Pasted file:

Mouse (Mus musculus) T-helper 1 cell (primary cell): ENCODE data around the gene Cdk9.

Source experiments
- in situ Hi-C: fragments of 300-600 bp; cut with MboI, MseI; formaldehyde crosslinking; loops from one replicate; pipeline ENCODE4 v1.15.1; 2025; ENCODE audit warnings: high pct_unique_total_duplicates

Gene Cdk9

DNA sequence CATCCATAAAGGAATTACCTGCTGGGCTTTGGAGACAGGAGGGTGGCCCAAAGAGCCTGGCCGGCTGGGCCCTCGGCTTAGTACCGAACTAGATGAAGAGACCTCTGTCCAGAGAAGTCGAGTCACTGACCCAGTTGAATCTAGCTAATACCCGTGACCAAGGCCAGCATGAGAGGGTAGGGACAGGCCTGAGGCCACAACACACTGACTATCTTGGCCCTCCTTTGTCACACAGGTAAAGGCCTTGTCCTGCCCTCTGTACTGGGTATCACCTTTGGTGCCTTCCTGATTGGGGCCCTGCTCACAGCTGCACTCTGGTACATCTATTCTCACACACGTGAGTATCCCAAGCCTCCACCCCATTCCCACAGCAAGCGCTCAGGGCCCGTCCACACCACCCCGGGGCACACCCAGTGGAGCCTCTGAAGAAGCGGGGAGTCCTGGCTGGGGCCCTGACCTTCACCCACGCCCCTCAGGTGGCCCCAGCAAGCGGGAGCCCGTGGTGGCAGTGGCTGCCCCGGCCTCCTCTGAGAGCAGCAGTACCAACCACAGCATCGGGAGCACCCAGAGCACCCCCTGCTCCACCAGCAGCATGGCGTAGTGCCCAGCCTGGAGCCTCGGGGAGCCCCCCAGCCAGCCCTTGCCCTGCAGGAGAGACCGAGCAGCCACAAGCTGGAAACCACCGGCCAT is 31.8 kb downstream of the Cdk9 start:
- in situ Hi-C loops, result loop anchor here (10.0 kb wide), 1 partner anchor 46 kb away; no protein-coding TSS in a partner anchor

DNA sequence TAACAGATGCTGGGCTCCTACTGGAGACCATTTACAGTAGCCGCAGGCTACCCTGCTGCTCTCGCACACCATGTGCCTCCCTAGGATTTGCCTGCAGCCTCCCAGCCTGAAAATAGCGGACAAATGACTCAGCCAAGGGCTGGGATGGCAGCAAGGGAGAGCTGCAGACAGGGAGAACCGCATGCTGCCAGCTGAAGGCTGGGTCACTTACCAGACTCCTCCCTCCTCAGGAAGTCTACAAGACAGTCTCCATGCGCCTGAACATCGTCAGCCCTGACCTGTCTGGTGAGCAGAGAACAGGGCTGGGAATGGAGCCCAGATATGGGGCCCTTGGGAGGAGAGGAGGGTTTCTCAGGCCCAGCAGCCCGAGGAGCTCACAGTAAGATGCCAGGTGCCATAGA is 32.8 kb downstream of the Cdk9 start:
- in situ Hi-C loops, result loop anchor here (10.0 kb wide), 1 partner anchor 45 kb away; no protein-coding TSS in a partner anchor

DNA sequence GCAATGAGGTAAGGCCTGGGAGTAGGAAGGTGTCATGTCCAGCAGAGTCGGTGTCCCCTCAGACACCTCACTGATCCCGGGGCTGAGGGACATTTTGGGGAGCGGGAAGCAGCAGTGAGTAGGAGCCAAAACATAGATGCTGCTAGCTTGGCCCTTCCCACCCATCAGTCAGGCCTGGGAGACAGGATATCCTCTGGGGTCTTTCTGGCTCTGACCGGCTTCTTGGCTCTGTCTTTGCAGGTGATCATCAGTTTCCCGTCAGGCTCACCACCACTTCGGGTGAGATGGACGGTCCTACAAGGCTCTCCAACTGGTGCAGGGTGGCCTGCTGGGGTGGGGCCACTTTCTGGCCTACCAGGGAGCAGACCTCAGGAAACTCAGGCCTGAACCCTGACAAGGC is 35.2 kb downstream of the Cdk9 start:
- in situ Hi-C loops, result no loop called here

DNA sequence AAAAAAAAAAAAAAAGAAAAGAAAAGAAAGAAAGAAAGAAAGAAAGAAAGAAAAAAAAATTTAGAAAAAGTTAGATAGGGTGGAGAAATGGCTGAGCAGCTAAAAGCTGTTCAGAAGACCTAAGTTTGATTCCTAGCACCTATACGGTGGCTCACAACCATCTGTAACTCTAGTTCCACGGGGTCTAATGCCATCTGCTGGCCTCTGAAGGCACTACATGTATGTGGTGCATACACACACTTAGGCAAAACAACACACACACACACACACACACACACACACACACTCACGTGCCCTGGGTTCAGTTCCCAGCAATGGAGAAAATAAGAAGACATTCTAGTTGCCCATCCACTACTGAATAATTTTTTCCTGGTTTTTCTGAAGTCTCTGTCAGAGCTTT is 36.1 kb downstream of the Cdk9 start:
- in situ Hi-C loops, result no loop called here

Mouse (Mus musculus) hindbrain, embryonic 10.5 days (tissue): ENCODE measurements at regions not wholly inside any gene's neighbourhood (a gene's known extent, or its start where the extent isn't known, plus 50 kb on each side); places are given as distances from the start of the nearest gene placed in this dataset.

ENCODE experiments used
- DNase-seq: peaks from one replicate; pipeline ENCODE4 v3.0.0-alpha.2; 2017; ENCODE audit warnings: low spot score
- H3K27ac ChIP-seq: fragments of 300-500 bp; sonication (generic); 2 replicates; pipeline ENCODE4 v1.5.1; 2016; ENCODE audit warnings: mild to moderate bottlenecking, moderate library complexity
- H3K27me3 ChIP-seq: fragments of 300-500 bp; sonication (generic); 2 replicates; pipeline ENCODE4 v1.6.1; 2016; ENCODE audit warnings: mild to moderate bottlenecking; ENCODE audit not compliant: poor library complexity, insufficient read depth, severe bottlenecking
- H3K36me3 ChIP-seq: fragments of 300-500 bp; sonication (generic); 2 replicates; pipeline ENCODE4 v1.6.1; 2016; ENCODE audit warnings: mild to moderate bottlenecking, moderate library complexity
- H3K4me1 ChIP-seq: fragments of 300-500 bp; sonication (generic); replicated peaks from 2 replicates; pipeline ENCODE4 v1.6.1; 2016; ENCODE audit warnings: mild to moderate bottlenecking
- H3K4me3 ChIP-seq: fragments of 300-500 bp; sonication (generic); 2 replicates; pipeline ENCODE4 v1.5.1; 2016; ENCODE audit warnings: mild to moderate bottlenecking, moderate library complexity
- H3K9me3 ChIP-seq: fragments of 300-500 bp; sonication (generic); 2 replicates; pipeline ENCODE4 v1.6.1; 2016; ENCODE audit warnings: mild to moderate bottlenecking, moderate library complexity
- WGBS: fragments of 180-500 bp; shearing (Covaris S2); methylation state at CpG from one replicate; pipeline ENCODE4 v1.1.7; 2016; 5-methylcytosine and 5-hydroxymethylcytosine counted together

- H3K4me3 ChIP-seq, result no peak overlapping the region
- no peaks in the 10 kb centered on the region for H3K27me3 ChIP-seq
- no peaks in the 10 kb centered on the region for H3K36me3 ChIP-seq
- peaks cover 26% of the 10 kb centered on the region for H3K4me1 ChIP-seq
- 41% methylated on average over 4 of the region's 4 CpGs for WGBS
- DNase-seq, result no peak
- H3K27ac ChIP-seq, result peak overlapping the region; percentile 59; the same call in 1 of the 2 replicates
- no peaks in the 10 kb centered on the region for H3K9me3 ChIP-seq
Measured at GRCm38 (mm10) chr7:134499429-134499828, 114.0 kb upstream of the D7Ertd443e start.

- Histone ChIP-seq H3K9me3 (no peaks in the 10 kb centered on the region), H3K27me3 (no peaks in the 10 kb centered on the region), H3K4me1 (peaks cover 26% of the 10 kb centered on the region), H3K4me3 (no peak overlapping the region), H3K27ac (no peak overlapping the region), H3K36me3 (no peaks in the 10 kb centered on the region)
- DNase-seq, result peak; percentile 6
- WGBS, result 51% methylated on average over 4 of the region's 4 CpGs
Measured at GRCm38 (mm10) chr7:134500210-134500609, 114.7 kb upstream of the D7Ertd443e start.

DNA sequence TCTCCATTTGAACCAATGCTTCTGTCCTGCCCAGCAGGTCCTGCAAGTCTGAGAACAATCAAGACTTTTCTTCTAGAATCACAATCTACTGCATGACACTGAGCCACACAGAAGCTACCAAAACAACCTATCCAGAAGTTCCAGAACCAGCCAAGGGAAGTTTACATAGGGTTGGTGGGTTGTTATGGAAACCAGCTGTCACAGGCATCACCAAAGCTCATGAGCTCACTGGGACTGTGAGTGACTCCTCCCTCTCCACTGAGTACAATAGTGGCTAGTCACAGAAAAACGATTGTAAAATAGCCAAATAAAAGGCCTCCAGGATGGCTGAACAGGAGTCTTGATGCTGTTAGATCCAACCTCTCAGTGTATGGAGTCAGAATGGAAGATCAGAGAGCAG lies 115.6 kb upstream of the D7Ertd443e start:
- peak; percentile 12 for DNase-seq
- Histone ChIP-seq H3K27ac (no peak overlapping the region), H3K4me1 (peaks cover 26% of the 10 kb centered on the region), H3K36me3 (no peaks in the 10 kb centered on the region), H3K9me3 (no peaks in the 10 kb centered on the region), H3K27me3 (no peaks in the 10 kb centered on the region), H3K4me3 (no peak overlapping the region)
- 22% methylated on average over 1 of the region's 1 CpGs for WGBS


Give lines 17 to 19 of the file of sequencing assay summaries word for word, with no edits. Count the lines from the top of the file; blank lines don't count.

- H3K27me3 ChIP-seq: fragments of 300-500 bp; sonication (generic); 2 replicates; pipeline ENCODE4 v1.6.1; 2016; ENCODE audit warnings: mild to moderate bottlenecking; ENCODE audit not compliant: poor library complexity, insufficient read depth, severe bottlenecking
- H3K36me3 ChIP-seq: fragments of 300-500 bp; sonication (generic); 2 replicates; pipeline ENCODE4 v1.6.1; 2016; ENCODE audit warnings: mild to moderate bottlenecking, moderate library complexity
- H3K4me1 ChIP-seq: fragments of 300-500 bp; sonication (generic); replicated peaks from 2 replicates; pipeline ENCODE4 v1.6.1; 2016; ENCODE audit warnings: mild to moderate bottlenecking